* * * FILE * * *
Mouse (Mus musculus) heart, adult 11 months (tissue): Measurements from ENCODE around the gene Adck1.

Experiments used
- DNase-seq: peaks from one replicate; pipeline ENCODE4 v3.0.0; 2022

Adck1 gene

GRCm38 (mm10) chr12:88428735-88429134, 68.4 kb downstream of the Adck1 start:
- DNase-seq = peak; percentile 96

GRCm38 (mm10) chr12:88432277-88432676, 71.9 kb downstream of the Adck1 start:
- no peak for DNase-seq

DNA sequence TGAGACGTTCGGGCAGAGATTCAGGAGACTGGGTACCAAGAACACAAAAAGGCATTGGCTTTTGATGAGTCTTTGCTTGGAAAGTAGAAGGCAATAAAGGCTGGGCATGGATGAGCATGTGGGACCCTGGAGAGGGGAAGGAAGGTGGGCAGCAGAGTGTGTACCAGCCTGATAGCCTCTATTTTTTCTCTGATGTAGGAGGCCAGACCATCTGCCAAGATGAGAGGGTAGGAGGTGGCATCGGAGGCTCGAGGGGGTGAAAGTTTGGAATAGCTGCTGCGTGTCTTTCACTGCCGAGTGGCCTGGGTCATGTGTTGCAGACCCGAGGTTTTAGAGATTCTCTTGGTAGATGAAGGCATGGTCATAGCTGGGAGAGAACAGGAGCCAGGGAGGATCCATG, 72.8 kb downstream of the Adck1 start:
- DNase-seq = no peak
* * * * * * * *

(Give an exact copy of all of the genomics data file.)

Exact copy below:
Mouse (Mus musculus) heart, adult 11 months (tissue): Measurements from ENCODE around the gene Adck1.

Experiments used
- DNase-seq: peaks from one replicate; pipeline ENCODE4 v3.0.0; 2022

Adck1 gene

GRCm38 (mm10) chr12:88428735-88429134, 68.4 kb downstream of the Adck1 start:
- DNase-seq = peak; percentile 96

GRCm38 (mm10) chr12:88432277-88432676, 71.9 kb downstream of the Adck1 start:
- no peak for DNase-seq

DNA sequence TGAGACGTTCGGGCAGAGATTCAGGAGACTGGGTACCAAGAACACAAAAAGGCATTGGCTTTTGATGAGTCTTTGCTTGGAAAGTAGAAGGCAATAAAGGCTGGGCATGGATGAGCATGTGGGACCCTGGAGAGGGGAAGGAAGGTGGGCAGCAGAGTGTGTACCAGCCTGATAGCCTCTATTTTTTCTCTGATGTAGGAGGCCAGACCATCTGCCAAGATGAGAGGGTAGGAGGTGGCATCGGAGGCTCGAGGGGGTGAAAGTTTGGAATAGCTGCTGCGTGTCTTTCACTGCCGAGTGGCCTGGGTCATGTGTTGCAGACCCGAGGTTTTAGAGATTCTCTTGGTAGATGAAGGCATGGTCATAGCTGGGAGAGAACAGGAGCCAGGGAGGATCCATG, 72.8 kb downstream of the Adck1 start:
- DNase-seq = no peak